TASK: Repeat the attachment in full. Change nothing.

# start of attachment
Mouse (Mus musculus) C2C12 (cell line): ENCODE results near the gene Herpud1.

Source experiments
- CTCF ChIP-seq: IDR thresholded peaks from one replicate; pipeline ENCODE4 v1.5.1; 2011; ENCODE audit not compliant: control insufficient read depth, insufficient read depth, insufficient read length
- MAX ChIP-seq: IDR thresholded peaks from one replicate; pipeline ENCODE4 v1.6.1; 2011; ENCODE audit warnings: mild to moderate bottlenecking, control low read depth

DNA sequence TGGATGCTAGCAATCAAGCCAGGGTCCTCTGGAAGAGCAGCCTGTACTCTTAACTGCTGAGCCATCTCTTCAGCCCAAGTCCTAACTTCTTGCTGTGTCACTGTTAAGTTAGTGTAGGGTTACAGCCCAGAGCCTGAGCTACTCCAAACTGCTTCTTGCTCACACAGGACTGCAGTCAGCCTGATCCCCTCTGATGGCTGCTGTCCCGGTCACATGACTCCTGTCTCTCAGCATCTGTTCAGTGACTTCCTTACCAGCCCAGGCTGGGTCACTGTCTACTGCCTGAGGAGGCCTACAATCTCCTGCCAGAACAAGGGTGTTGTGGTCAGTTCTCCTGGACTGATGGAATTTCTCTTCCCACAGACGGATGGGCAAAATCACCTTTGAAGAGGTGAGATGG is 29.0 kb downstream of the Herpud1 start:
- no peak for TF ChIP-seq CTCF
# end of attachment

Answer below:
Mouse (Mus musculus) C2C12 (cell line): ENCODE results near the gene Herpud1.

Source experiments
- CTCF ChIP-seq: IDR thresholded peaks from one replicate; pipeline ENCODE4 v1.5.1; 2011; ENCODE audit not compliant: control insufficient read depth, insufficient read depth, insufficient read length
- MAX ChIP-seq: IDR thresholded peaks from one replicate; pipeline ENCODE4 v1.6.1; 2011; ENCODE audit warnings: mild to moderate bottlenecking, control low read depth

DNA sequence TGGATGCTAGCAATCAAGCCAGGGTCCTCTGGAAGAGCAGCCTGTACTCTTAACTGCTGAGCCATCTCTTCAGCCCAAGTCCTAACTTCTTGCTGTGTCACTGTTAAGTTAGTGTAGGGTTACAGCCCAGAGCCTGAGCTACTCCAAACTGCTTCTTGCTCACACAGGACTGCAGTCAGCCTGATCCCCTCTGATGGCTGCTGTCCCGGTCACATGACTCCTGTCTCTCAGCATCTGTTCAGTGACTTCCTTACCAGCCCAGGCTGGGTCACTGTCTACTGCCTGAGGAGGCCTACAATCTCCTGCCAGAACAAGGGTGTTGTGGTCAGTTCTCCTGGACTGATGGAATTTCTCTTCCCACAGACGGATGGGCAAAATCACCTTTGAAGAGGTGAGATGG is 29.0 kb downstream of the Herpud1 start:
- no peak for TF ChIP-seq CTCF